9802 North 59th Avenue
I have only been in Phoenix 10 years, so there are many hidden gems I don’t know about, and that makes this blog hobby all the more exciting to me. I just discovered one of those hidden gems — Sahuaro* Ranch, a Glendale city park that includes what remains of a once thriving fruit farm and ranch. Established in the years following the completion of the Arizona Canal in 1885 by Illinois business man William Henry Bartlett, who was attracted to the new agricultural possibilities in the Salt River Valley.
Bartlett owned over 2,000 acres, 640 of which comprised the fruit farm. He did not live here, but hired a superintendent to manage the farm, which grew citrus, pecans, olives and date palms. Eventually grapes and dairy cows were added. The farm changed hands several times until it became a commercial dairy in 1927 at the hands of Richard W. Smith. Eventually Smith’s descendants sold 80 acres of the ranch to the city of Glendale, which set aside the area that includes historic buildings as a park. The city began restoring the buildings on the site in the late 1970s and the historic ranch was added to the National Register of Historic Places in 1980.
The first building on the site is the Adobe House. It was built in 1887 as the home of the farm’s superintendent. Originally the adobe bricks were exposed to the elements, but sometime before 1930 it was covered in plaster and remains this way today. The wood-frame addition was also added later.
The large, rectangular brick building was purpose built in 1891 as a fruit packing shed. Once fruit was no longer the main product of the farm, it was used for tools and grain storage. The veranda is a reconstruction but all the other exterior features are original.
Two additional Victorian-style homes sit next to each other on the farm and are connected by a veranda. The larger house, known as the Main House, was originally a small office built in 1891 that was expanded in 1895 to create a home for the superintendent’s family. In 1898 William Bartlett’s son was diagnosed with tuberculosis and his doctor recommended the family relocate to Arizona for the dry air so Bartlett had a second house, now known as the Guest House, built that year to serve as a winter home for the family. Also that year, a second story was added to the Main House. These houses, along with the smaller Foreman’s House, were occupied by ranch families and workers well into the 1960s.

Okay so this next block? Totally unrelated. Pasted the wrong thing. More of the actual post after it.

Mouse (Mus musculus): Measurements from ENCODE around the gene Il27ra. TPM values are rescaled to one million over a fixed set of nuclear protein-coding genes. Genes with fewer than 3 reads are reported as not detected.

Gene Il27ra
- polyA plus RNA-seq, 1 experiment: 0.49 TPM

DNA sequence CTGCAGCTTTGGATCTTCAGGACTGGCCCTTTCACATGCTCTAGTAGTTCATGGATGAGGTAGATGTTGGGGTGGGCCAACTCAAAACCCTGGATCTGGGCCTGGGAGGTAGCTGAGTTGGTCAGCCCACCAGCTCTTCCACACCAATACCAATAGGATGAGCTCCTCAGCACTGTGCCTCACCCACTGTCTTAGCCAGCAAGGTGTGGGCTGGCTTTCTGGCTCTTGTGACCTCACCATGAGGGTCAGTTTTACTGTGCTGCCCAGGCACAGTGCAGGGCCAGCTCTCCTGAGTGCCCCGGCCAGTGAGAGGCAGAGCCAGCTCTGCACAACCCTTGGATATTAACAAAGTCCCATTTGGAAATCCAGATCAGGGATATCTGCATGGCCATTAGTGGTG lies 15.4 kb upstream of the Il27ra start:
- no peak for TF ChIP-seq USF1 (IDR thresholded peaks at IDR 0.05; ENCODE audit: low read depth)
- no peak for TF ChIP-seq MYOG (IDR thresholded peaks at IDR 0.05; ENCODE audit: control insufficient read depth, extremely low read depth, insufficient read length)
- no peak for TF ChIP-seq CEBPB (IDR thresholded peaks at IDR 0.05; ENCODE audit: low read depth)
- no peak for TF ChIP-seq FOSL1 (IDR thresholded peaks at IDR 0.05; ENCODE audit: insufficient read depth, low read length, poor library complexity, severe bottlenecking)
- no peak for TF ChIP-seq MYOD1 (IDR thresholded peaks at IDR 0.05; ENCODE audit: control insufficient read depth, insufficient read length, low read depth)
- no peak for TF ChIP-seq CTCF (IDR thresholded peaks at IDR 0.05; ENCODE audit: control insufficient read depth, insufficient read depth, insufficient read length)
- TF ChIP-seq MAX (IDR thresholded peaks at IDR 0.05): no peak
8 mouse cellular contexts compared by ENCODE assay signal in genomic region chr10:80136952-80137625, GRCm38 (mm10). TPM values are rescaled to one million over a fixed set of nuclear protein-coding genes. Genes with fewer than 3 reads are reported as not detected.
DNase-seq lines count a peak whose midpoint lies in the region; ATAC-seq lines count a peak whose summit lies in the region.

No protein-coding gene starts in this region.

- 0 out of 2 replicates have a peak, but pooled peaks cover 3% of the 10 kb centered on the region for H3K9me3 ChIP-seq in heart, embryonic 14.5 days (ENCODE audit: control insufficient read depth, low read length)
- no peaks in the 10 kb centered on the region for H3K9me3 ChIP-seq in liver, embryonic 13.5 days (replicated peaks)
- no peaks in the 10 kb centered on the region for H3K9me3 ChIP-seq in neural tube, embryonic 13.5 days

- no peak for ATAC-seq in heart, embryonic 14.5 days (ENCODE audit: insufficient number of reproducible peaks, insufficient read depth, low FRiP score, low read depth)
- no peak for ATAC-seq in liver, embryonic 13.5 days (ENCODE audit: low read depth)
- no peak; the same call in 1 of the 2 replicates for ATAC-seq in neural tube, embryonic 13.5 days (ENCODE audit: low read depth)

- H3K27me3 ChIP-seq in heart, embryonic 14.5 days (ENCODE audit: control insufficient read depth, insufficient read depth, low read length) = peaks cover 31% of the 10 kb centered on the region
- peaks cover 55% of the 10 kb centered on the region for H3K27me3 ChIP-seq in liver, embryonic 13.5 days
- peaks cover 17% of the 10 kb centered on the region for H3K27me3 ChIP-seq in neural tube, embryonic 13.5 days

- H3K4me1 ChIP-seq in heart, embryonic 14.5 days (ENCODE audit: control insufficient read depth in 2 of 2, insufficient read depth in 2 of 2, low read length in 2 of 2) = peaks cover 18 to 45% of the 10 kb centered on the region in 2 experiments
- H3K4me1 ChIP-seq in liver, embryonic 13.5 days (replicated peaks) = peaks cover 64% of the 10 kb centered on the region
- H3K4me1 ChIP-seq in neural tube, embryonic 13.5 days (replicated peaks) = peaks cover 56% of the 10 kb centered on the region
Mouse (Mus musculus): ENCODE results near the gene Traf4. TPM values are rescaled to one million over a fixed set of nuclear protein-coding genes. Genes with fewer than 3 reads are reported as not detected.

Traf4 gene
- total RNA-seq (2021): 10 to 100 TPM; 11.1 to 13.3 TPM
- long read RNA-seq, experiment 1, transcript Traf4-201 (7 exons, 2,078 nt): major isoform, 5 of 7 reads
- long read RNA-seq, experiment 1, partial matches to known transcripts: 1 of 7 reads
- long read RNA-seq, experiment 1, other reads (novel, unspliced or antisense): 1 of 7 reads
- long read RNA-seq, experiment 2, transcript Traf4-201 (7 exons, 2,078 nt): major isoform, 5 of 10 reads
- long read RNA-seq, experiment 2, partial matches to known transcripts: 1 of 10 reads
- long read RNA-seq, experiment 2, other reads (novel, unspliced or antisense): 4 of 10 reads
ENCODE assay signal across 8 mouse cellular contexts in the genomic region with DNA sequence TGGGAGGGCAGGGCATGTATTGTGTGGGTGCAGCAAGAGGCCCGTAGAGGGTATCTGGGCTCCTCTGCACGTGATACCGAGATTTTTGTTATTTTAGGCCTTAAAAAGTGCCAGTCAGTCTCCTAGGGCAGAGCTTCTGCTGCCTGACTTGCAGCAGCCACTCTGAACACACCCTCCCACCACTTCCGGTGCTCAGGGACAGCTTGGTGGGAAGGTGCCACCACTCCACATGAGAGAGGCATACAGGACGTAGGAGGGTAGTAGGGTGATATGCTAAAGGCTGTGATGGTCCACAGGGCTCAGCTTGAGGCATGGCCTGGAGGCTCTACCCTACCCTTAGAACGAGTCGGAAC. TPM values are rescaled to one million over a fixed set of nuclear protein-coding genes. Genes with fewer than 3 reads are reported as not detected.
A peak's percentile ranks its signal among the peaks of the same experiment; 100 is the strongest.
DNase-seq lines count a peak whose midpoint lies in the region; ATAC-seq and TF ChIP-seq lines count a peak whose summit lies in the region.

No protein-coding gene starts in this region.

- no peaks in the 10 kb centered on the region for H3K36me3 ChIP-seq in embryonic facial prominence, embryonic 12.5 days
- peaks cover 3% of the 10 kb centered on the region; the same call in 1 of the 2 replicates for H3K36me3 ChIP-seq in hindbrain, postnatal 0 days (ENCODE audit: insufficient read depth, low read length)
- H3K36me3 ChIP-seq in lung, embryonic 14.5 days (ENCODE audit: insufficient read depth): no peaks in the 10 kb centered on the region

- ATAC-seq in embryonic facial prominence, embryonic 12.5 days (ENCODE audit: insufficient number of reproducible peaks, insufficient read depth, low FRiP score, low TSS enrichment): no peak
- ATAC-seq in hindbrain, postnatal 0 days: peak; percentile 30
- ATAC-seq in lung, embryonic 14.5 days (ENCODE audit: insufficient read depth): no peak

An interesting aside here is that Bartlett hired J. L. Silsbee, an important Chicago architect and one of Frank Lloyd Wright’s first employers, to design the Guest House.
In addition to the historic portion of the ranch, the park has sports facilities, picnic areas and a multi use path. Some of the orange groves still exist as do the peacocks who have made the ranch their home. Tours are offered of the Adobe and Main houses, and the Guest house, which houses the offices of the Glendale Historical Society, also has rotating exhibits during the year. The Packing Shed is now used for special events such as art shows and weddings. Next time you are in Glendale, visit this gem of a park. It’s a great example of what can be done what a city values its history.
Historic photos courtesy of The Arizona Memory Project azmemory.azlibrary.gov